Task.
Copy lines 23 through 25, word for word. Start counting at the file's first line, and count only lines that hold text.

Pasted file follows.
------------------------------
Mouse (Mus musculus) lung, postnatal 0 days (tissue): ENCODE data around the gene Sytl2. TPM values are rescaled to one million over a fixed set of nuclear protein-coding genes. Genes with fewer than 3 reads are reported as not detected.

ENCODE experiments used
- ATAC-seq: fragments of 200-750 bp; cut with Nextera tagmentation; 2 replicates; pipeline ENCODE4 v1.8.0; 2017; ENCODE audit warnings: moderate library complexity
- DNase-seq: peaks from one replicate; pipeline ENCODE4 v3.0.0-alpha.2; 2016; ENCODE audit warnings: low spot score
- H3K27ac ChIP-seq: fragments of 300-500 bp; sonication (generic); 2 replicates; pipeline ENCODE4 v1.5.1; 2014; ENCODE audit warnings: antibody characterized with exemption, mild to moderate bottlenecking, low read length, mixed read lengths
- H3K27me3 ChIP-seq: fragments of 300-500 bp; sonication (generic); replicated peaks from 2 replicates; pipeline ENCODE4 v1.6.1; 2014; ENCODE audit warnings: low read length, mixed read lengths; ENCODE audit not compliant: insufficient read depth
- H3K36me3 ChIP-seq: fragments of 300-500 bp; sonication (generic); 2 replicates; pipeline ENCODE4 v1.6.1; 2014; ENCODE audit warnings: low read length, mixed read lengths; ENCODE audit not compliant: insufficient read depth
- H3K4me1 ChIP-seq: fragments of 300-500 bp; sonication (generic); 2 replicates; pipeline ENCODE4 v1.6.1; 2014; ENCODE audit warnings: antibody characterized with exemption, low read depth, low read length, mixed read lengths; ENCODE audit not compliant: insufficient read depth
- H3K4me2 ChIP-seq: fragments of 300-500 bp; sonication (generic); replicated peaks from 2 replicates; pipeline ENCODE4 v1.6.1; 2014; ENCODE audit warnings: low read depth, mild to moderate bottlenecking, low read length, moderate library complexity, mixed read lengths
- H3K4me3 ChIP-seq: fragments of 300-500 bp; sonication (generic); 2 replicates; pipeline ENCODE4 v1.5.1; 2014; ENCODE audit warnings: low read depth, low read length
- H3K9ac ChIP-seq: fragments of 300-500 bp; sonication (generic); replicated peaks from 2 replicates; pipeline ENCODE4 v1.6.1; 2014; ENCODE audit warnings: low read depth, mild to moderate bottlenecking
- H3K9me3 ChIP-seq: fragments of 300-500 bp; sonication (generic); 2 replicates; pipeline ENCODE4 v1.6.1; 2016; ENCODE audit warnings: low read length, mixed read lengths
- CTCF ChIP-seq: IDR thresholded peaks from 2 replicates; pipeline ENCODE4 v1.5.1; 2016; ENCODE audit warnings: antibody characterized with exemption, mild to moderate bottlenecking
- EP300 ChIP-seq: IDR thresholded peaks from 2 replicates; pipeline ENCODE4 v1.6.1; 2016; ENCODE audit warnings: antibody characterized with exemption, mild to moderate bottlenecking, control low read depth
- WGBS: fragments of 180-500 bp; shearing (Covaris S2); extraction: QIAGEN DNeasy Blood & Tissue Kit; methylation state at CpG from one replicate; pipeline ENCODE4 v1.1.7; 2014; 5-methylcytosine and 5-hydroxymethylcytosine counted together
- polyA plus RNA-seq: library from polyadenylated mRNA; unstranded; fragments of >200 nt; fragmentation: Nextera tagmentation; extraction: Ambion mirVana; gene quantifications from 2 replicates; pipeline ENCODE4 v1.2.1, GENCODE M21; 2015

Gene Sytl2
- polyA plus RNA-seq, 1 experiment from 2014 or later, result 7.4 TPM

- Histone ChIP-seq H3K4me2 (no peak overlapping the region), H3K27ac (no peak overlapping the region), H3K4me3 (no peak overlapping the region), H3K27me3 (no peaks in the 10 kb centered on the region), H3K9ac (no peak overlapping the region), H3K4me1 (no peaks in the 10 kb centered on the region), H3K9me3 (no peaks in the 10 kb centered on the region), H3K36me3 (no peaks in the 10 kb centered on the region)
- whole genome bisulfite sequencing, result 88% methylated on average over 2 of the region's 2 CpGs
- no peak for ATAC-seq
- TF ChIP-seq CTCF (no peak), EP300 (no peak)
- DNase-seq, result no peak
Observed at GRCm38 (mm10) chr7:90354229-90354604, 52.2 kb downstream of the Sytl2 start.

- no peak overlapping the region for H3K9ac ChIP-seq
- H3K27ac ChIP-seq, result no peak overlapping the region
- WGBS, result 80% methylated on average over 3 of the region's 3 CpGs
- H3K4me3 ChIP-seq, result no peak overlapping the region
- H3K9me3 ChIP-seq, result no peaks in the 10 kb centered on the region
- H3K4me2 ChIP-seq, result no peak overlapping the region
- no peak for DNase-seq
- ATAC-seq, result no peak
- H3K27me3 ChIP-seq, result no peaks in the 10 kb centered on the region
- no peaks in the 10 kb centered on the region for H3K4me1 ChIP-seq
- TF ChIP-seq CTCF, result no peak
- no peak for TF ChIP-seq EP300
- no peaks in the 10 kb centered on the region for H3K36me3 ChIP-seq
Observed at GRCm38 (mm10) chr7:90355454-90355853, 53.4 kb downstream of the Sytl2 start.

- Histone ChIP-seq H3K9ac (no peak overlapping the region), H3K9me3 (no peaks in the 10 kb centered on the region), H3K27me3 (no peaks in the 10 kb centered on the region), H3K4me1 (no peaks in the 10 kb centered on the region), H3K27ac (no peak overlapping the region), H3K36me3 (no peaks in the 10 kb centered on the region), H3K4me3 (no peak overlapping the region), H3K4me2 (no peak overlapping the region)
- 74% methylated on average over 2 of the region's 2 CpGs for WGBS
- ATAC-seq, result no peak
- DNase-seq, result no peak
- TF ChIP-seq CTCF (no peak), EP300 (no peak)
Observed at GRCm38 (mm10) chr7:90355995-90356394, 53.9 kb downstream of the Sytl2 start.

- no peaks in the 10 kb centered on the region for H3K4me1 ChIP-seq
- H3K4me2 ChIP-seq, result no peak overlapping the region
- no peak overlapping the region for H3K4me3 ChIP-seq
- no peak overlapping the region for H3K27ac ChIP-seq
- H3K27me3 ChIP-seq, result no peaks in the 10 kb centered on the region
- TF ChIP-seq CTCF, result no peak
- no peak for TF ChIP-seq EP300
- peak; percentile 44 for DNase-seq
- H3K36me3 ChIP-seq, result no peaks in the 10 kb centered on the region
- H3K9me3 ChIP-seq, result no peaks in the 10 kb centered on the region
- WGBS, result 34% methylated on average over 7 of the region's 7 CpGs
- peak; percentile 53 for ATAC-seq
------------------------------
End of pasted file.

- DNase-seq, result no peak
Observed at GRCm38 (mm10) chr7:90354229-90354604, 52.2 kb downstream of the Sytl2 start.

- no peak overlapping the region for H3K9ac ChIP-seq